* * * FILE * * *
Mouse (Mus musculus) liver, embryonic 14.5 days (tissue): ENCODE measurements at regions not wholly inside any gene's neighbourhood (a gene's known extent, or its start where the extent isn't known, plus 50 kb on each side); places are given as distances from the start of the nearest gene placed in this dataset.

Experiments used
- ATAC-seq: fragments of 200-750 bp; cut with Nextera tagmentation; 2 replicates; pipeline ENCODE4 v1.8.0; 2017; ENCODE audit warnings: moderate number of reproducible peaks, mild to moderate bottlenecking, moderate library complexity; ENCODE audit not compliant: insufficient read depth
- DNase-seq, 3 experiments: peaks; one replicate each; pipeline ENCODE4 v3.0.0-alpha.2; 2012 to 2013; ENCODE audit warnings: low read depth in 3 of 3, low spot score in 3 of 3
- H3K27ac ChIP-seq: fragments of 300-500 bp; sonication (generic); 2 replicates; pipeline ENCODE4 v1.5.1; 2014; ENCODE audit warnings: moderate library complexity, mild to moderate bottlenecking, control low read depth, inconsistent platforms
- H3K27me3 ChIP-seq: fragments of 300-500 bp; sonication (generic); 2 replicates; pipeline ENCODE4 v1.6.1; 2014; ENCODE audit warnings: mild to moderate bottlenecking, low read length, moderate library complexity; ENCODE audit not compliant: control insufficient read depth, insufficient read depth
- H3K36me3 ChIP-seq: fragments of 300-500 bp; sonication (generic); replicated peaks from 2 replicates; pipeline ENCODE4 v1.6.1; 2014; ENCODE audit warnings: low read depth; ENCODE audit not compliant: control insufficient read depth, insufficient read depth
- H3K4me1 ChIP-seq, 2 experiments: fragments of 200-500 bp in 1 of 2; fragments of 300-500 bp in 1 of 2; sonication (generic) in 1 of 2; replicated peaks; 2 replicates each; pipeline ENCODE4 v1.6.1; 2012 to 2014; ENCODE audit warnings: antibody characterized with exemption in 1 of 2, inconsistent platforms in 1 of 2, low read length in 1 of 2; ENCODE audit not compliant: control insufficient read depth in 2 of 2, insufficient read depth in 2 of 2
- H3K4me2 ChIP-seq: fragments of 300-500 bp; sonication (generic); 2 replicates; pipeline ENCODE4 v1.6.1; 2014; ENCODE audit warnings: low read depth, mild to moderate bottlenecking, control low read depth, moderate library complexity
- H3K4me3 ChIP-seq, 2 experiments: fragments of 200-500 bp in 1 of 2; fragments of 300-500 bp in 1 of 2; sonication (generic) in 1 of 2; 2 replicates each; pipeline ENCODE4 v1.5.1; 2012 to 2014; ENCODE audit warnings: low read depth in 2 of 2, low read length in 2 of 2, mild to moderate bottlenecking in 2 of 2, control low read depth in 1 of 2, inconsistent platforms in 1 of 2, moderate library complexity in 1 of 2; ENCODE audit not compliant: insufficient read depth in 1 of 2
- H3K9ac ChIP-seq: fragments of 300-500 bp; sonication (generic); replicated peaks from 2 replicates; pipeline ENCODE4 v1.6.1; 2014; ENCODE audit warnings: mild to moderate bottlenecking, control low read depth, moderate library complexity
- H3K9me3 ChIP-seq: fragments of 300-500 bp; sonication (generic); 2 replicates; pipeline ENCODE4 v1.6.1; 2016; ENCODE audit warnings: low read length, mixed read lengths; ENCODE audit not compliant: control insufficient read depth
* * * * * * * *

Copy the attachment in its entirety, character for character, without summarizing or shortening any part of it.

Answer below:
Mouse (Mus musculus) liver, embryonic 14.5 days (tissue): ENCODE measurements at regions not wholly inside any gene's neighbourhood (a gene's known extent, or its start where the extent isn't known, plus 50 kb on each side); places are given as distances from the start of the nearest gene placed in this dataset.

Experiments used
- ATAC-seq: fragments of 200-750 bp; cut with Nextera tagmentation; 2 replicates; pipeline ENCODE4 v1.8.0; 2017; ENCODE audit warnings: moderate number of reproducible peaks, mild to moderate bottlenecking, moderate library complexity; ENCODE audit not compliant: insufficient read depth
- DNase-seq, 3 experiments: peaks; one replicate each; pipeline ENCODE4 v3.0.0-alpha.2; 2012 to 2013; ENCODE audit warnings: low read depth in 3 of 3, low spot score in 3 of 3
- H3K27ac ChIP-seq: fragments of 300-500 bp; sonication (generic); 2 replicates; pipeline ENCODE4 v1.5.1; 2014; ENCODE audit warnings: moderate library complexity, mild to moderate bottlenecking, control low read depth, inconsistent platforms
- H3K27me3 ChIP-seq: fragments of 300-500 bp; sonication (generic); 2 replicates; pipeline ENCODE4 v1.6.1; 2014; ENCODE audit warnings: mild to moderate bottlenecking, low read length, moderate library complexity; ENCODE audit not compliant: control insufficient read depth, insufficient read depth
- H3K36me3 ChIP-seq: fragments of 300-500 bp; sonication (generic); replicated peaks from 2 replicates; pipeline ENCODE4 v1.6.1; 2014; ENCODE audit warnings: low read depth; ENCODE audit not compliant: control insufficient read depth, insufficient read depth
- H3K4me1 ChIP-seq, 2 experiments: fragments of 200-500 bp in 1 of 2; fragments of 300-500 bp in 1 of 2; sonication (generic) in 1 of 2; replicated peaks; 2 replicates each; pipeline ENCODE4 v1.6.1; 2012 to 2014; ENCODE audit warnings: antibody characterized with exemption in 1 of 2, inconsistent platforms in 1 of 2, low read length in 1 of 2; ENCODE audit not compliant: control insufficient read depth in 2 of 2, insufficient read depth in 2 of 2
- H3K4me2 ChIP-seq: fragments of 300-500 bp; sonication (generic); 2 replicates; pipeline ENCODE4 v1.6.1; 2014; ENCODE audit warnings: low read depth, mild to moderate bottlenecking, control low read depth, moderate library complexity
- H3K4me3 ChIP-seq, 2 experiments: fragments of 200-500 bp in 1 of 2; fragments of 300-500 bp in 1 of 2; sonication (generic) in 1 of 2; 2 replicates each; pipeline ENCODE4 v1.5.1; 2012 to 2014; ENCODE audit warnings: low read depth in 2 of 2, low read length in 2 of 2, mild to moderate bottlenecking in 2 of 2, control low read depth in 1 of 2, inconsistent platforms in 1 of 2, moderate library complexity in 1 of 2; ENCODE audit not compliant: insufficient read depth in 1 of 2
- H3K9ac ChIP-seq: fragments of 300-500 bp; sonication (generic); replicated peaks from 2 replicates; pipeline ENCODE4 v1.6.1; 2014; ENCODE audit warnings: mild to moderate bottlenecking, control low read depth, moderate library complexity
- H3K9me3 ChIP-seq: fragments of 300-500 bp; sonication (generic); 2 replicates; pipeline ENCODE4 v1.6.1; 2016; ENCODE audit warnings: low read length, mixed read lengths; ENCODE audit not compliant: control insufficient read depth